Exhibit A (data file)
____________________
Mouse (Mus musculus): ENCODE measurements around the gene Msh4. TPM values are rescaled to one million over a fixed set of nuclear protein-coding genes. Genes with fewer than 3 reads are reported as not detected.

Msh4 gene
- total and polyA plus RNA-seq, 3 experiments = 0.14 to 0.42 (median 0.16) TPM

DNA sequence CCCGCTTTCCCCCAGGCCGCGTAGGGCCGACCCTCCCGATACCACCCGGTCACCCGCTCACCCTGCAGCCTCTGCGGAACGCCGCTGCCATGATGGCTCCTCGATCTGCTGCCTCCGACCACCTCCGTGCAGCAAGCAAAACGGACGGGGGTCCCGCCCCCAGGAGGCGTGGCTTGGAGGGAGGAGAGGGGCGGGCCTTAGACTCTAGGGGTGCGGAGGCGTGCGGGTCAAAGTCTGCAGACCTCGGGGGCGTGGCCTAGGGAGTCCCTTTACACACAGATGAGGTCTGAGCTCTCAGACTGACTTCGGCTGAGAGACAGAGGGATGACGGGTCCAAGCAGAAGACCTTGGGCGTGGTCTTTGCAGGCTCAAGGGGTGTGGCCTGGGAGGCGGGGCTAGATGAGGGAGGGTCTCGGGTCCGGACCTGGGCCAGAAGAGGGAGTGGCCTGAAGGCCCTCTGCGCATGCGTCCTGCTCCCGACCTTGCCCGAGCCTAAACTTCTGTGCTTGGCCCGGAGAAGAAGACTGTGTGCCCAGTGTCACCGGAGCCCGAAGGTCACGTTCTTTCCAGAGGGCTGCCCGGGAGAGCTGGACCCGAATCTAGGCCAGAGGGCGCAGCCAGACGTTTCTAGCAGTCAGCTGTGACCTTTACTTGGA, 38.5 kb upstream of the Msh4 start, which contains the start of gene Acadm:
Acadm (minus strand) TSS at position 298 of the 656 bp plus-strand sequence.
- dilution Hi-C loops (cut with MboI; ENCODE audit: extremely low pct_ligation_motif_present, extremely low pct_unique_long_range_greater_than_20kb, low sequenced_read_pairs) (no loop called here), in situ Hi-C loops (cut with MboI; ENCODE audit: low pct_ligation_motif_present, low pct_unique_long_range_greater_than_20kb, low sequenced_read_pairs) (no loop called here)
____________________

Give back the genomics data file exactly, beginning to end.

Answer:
Mouse (Mus musculus): ENCODE measurements around the gene Msh4. TPM values are rescaled to one million over a fixed set of nuclear protein-coding genes. Genes with fewer than 3 reads are reported as not detected.

Msh4 gene
- total and polyA plus RNA-seq, 3 experiments = 0.14 to 0.42 (median 0.16) TPM

DNA sequence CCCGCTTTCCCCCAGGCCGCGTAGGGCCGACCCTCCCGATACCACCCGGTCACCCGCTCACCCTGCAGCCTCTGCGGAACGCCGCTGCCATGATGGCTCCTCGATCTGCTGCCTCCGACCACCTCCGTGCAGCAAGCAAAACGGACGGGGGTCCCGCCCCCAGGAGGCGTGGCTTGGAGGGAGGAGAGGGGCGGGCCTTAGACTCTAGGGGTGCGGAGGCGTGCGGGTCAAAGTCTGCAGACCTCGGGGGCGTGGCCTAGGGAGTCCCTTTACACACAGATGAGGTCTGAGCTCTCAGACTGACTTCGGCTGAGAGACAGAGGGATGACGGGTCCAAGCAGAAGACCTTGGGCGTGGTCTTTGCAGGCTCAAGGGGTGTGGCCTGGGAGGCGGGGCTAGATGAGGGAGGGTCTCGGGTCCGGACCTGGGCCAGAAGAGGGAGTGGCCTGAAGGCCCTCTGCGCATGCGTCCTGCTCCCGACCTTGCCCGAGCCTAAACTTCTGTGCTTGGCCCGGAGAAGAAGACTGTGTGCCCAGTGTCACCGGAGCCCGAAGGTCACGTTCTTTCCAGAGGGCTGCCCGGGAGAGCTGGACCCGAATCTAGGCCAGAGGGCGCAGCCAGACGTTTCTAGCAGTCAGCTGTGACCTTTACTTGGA, 38.5 kb upstream of the Msh4 start, which contains the start of gene Acadm:
Acadm (minus strand) TSS at position 298 of the 656 bp plus-strand sequence.
- dilution Hi-C loops (cut with MboI; ENCODE audit: extremely low pct_ligation_motif_present, extremely low pct_unique_long_range_greater_than_20kb, low sequenced_read_pairs) (no loop called here), in situ Hi-C loops (cut with MboI; ENCODE audit: low pct_ligation_motif_present, low pct_unique_long_range_greater_than_20kb, low sequenced_read_pairs) (no loop called here)